I’ll Arrange For Making All Arrangements*

caterersMany years ago, families who hosted formal parties would depend on their own kitchen staff (and, sometimes, ‘borrowed’ staff) to prepare the food, clean up, and so on. Families without the means for that would do their own cooking. That’s not so much the case in today’s world. Many people have full-time jobs, and don’t have a lot of spare time for event planning and elegant food preparation. Others simply don’t have the interest.

That’s where professional event planners and caterers come in. It’s a huge business, too. Many restaurants have a catering option; other caterers are independent businesses. And event planners have quickly become a very attractive option for people who are getting ready for a wedding, a corporate dinner, or other major event.

It’s not surprise, then, that caterers and event planners have begun to make appearances in crime fiction, too. These professionals see a lot, hear a lot, and are usually highly skilled at noting and managing even the smallest detail. So, they’re in a very good position to be sleuths, witnesses, or victims.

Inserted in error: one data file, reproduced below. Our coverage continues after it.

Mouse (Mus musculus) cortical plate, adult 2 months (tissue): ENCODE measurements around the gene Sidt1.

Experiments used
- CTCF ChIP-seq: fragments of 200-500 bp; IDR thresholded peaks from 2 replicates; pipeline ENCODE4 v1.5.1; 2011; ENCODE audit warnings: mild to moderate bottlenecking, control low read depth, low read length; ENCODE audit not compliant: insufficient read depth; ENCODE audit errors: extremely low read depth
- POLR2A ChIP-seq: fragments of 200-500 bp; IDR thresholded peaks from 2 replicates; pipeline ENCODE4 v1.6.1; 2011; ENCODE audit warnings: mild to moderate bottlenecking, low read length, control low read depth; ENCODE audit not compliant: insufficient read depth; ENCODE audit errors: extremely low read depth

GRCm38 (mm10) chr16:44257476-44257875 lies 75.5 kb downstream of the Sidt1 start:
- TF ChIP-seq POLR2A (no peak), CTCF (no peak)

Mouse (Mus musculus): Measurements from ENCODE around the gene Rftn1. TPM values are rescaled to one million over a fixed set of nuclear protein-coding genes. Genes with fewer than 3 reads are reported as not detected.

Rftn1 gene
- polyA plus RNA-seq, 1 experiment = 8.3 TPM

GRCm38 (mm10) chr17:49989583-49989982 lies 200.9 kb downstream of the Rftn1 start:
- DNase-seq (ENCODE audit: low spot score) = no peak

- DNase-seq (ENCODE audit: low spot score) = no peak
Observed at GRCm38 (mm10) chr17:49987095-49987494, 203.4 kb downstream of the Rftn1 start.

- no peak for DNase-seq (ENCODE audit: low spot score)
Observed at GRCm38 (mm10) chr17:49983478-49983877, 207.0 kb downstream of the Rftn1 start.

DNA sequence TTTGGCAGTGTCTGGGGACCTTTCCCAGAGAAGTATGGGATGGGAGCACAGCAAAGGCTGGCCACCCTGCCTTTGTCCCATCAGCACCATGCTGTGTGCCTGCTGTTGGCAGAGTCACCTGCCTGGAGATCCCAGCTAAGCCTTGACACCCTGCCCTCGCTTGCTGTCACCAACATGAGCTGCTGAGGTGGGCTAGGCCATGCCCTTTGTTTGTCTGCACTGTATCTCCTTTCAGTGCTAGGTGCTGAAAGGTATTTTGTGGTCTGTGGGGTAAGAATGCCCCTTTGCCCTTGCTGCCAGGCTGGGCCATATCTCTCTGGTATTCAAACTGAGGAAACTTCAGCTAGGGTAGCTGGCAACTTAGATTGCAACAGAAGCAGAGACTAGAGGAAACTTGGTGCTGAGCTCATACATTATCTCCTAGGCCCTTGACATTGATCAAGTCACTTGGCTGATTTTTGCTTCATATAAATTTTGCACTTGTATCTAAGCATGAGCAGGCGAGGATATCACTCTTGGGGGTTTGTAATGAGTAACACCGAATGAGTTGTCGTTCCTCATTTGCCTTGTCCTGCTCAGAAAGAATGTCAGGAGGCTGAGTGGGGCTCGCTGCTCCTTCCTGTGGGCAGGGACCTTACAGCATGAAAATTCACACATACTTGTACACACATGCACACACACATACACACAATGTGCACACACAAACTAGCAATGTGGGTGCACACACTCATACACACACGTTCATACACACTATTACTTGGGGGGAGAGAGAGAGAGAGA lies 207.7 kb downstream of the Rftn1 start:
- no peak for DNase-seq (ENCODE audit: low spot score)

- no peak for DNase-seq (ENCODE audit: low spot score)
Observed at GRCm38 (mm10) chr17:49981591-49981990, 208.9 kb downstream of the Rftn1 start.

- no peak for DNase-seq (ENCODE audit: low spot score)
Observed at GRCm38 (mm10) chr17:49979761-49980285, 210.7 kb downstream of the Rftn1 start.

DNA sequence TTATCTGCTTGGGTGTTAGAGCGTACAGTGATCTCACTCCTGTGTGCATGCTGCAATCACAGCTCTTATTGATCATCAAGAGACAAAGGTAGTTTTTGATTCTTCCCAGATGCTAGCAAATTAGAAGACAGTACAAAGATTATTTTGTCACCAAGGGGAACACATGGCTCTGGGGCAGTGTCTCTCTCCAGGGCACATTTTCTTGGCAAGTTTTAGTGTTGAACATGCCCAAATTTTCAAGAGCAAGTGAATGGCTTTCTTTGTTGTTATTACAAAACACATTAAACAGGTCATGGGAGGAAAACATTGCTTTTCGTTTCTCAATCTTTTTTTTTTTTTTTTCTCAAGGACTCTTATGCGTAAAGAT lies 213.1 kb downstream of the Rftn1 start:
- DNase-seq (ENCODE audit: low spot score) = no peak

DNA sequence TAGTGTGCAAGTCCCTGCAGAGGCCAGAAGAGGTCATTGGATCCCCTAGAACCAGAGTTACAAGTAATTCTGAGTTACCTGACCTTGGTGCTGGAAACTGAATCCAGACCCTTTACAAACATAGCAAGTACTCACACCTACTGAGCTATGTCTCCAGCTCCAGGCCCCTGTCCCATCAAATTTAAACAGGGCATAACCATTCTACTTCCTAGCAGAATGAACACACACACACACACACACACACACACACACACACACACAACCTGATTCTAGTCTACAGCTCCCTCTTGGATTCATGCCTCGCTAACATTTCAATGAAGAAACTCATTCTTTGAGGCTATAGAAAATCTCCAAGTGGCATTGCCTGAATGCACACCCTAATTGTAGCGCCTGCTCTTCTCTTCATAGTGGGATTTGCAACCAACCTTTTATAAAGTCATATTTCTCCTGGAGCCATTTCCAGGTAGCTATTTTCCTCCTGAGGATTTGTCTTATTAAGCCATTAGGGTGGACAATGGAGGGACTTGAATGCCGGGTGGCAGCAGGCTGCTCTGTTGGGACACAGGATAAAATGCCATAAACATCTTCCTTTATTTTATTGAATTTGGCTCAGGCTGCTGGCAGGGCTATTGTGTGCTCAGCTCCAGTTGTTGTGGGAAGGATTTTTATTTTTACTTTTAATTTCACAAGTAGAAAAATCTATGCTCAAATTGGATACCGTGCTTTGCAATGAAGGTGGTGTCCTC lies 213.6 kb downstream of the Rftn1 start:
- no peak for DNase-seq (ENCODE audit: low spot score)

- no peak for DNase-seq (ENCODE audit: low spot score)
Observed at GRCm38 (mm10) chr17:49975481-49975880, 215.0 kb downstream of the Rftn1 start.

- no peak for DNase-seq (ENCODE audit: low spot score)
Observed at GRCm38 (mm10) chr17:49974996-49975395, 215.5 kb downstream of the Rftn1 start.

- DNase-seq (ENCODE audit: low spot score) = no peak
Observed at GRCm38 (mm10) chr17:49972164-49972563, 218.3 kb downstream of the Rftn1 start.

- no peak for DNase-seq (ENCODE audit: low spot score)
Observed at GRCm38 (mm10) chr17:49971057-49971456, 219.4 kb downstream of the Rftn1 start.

One of the more famous sleuths in the catering business is Diane Mott Davidson’s Gertrude ‘Goldy’ Schulz. Beginning with 1990’s Catering to Nobody, this series follows Schulz, who lives and works in the small town of Aspen Meadow, Colorado. As a caterer, she gets involved in all sorts of events, from after-funeral gatherings to graduations to weddings. So, she’s often not far from the scene when there’s a murder, and in more than one case, she finds the body. Another fictional catering company is Isis Crawford’s A Little Taste of Heaven, based in Longely, New York. It’s owned and run by sisters Bernie and Libby Simmons, who are the daughters of a retired police officer. Like Goldy Schulz, the Simmons sisters are often on the scene when there’s a murder. And once or twice, they fall under suspicion themselves. There are other examples, too, of mystery series that feature sleuths who are caterers.